Department of Justice issues revised standard for body armor
The revised standard, which is part of the Justice Department’s Body Armor Safety Initiative, now requires rigorous testing that takes into account high heat, humidity and mechanical wear before ballistic testing. The standard ensures that the vests police officers wear will continue to protect them as the material ages, according to the Justice Department.
“This important advancement in body armor standards is in direct response to changes in threats faced by law enforcement, advances in ballistic materials and technology, and the need to ensure that body armor performs well when subjected to environmental factors,” said Associate Attorney General Kevin O’Connor. “Body armor standards are needed to ensure that law enforcement and corrections officers’ equipment provides a high level of safety and protection.”
The Justice Department points out that bullet- and stab-resistant personal body armor has saved the lives of more than 3,000 law enforcement officers since the National Institute of Justice (NIJ) began certifying such products in 1975. The only case ever reported to the agency in which NIJ-compliant body armor failed – the June 2003 shooting of Forest Hills police officer Edward Limbacher – prompted the launch of the Body Armor Safety Initiative in November 2003. As part of the initiative, NIJ developed the enhanced compliance testing program with the National Institute of Standards and Technology’s Office of Law Enforcement Standards.
The new body armor standard – Resistance of Body Armor NIJ Standard-0101.06 – establishes minimum performance requirements and test methods for the ballistic resistance of personal body armor designed to protect the torso against gunfire. The standard does not address resistance from knives or other sharply pointed objects, according to the Justice Department.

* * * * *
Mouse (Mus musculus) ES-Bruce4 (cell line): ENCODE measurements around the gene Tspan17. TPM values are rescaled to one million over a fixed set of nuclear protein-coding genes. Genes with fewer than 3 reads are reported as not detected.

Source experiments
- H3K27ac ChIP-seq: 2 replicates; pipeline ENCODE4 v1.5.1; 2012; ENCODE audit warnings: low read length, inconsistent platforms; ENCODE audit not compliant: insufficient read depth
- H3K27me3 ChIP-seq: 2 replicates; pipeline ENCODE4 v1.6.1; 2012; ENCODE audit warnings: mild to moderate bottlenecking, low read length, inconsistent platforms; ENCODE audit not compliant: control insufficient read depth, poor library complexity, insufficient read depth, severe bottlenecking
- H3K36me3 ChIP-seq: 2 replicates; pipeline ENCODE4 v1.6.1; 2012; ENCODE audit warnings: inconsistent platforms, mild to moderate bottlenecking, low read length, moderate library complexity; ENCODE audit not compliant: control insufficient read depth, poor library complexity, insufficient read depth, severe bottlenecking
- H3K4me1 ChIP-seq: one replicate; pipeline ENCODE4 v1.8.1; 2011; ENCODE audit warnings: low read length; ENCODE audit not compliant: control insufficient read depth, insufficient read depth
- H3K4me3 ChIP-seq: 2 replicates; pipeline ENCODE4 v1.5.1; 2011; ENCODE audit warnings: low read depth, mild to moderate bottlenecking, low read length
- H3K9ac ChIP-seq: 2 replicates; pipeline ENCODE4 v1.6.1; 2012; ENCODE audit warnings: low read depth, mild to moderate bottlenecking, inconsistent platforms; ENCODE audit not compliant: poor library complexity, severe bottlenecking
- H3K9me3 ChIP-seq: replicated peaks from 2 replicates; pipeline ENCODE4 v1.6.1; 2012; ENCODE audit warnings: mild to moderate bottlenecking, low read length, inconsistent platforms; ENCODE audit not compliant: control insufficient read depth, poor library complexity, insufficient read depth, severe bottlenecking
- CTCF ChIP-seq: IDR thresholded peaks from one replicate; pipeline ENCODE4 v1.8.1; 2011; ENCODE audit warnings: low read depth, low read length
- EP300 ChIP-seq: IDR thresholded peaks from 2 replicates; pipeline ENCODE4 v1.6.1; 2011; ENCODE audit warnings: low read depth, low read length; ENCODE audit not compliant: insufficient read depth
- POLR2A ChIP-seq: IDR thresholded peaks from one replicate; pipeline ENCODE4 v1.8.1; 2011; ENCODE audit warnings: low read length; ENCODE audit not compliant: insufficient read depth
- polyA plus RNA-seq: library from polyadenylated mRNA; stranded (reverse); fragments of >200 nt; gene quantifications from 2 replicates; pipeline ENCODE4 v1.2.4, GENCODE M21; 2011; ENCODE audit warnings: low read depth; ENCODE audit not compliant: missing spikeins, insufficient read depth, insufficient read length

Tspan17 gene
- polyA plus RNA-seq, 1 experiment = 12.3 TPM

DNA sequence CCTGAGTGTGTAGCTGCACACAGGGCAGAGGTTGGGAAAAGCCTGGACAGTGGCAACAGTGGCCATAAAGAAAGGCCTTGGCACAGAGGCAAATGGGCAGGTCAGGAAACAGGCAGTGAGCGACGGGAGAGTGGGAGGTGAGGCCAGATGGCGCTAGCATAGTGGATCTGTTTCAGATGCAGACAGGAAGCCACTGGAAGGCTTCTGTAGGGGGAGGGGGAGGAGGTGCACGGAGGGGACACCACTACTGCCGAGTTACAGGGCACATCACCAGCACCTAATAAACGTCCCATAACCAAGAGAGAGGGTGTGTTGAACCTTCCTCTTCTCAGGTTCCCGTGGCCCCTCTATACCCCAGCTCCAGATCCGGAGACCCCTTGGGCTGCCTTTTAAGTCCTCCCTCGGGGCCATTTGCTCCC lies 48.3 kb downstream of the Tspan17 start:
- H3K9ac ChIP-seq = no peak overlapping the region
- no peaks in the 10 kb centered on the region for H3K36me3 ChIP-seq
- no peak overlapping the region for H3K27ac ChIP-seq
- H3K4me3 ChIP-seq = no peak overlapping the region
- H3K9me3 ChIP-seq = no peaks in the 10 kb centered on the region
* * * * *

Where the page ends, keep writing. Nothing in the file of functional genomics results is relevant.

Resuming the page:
The new standard: reviews NIJ body armor classifications; details requirements such as acceptance criteria, workmanship and armor backing material; and discusses test methods such as velocity measurement equipment, wet conditioning and test preparation. The standard supersedes NIJ 2005 Interim Requirements, Ballistic Resistance of Body Armor (August 2005) and supersedes NIJ Standard-0101.04 Rev. A, Ballistic Resistance of Personal Body Armor (June 2001).
No need to immediately replace body armor
The Justice Department noted that law enforcement officers do not need to immediately replace the body armor that they currently own. Instead, NIJ encouraged officers to continue to wear body armor listed on the agency’s comprehensive list of models that are compliant with the NIJ standard. The listing is located on NIJ’s Justice Technology Center Network Web site.
NIJ said that it reccomends that law enforcement agencies replace body armor when its useful service life has expired with armor that meets the requirements of the new standard.